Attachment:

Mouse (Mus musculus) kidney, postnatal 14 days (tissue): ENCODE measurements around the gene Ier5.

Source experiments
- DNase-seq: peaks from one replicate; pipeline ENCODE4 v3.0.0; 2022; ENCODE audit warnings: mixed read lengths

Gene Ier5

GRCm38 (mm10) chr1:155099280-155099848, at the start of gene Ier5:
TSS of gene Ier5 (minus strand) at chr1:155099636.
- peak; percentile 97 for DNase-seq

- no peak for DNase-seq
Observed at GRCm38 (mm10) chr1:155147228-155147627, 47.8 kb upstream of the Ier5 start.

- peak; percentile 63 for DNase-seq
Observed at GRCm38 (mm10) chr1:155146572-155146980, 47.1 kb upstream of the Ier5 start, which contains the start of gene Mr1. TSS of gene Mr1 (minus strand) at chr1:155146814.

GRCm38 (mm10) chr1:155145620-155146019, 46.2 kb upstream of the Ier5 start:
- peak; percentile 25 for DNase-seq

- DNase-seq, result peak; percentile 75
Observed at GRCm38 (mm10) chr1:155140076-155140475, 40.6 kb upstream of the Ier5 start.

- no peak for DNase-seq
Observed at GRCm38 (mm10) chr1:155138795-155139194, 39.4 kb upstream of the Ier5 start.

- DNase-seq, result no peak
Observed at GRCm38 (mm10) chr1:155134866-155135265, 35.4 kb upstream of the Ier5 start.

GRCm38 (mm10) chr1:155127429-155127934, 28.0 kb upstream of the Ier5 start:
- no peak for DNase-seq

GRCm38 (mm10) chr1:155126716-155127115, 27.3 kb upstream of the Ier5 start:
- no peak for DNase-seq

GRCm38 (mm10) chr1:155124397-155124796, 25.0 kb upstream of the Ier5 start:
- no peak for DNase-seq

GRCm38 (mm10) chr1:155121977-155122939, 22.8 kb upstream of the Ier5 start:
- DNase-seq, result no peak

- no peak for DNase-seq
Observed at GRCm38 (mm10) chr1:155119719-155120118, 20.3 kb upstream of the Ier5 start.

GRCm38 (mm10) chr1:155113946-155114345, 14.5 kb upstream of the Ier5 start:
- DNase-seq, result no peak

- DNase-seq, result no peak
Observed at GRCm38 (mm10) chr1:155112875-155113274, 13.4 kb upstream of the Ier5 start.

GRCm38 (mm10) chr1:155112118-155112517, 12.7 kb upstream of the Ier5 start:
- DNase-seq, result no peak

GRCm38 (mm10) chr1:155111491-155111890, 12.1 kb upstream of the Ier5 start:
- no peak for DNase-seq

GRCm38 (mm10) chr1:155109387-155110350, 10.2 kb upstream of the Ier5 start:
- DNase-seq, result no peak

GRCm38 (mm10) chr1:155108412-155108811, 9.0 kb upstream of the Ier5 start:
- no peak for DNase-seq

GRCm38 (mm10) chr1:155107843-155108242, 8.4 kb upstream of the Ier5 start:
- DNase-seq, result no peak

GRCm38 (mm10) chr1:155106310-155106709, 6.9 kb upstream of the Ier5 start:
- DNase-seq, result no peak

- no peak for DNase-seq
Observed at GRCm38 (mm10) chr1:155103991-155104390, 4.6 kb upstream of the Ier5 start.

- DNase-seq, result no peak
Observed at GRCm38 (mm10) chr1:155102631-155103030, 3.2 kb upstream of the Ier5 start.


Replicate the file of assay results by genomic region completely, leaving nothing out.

Mouse (Mus musculus) kidney, postnatal 14 days (tissue): ENCODE measurements around the gene Ier5.

Source experiments
- DNase-seq: peaks from one replicate; pipeline ENCODE4 v3.0.0; 2022; ENCODE audit warnings: mixed read lengths

Gene Ier5

GRCm38 (mm10) chr1:155099280-155099848, at the start of gene Ier5:
TSS of gene Ier5 (minus strand) at chr1:155099636.
- peak; percentile 97 for DNase-seq

- no peak for DNase-seq
Observed at GRCm38 (mm10) chr1:155147228-155147627, 47.8 kb upstream of the Ier5 start.

- peak; percentile 63 for DNase-seq
Observed at GRCm38 (mm10) chr1:155146572-155146980, 47.1 kb upstream of the Ier5 start, which contains the start of gene Mr1. TSS of gene Mr1 (minus strand) at chr1:155146814.

GRCm38 (mm10) chr1:155145620-155146019, 46.2 kb upstream of the Ier5 start:
- peak; percentile 25 for DNase-seq

- DNase-seq, result peak; percentile 75
Observed at GRCm38 (mm10) chr1:155140076-155140475, 40.6 kb upstream of the Ier5 start.

- no peak for DNase-seq
Observed at GRCm38 (mm10) chr1:155138795-155139194, 39.4 kb upstream of the Ier5 start.

- DNase-seq, result no peak
Observed at GRCm38 (mm10) chr1:155134866-155135265, 35.4 kb upstream of the Ier5 start.

GRCm38 (mm10) chr1:155127429-155127934, 28.0 kb upstream of the Ier5 start:
- no peak for DNase-seq

GRCm38 (mm10) chr1:155126716-155127115, 27.3 kb upstream of the Ier5 start:
- no peak for DNase-seq

GRCm38 (mm10) chr1:155124397-155124796, 25.0 kb upstream of the Ier5 start:
- no peak for DNase-seq

GRCm38 (mm10) chr1:155121977-155122939, 22.8 kb upstream of the Ier5 start:
- DNase-seq, result no peak

- no peak for DNase-seq
Observed at GRCm38 (mm10) chr1:155119719-155120118, 20.3 kb upstream of the Ier5 start.

GRCm38 (mm10) chr1:155113946-155114345, 14.5 kb upstream of the Ier5 start:
- DNase-seq, result no peak

- DNase-seq, result no peak
Observed at GRCm38 (mm10) chr1:155112875-155113274, 13.4 kb upstream of the Ier5 start.

GRCm38 (mm10) chr1:155112118-155112517, 12.7 kb upstream of the Ier5 start:
- DNase-seq, result no peak

GRCm38 (mm10) chr1:155111491-155111890, 12.1 kb upstream of the Ier5 start:
- no peak for DNase-seq

GRCm38 (mm10) chr1:155109387-155110350, 10.2 kb upstream of the Ier5 start:
- DNase-seq, result no peak

GRCm38 (mm10) chr1:155108412-155108811, 9.0 kb upstream of the Ier5 start:
- no peak for DNase-seq

GRCm38 (mm10) chr1:155107843-155108242, 8.4 kb upstream of the Ier5 start:
- DNase-seq, result no peak

GRCm38 (mm10) chr1:155106310-155106709, 6.9 kb upstream of the Ier5 start:
- DNase-seq, result no peak

- no peak for DNase-seq
Observed at GRCm38 (mm10) chr1:155103991-155104390, 4.6 kb upstream of the Ier5 start.

- DNase-seq, result no peak
Observed at GRCm38 (mm10) chr1:155102631-155103030, 3.2 kb upstream of the Ier5 start.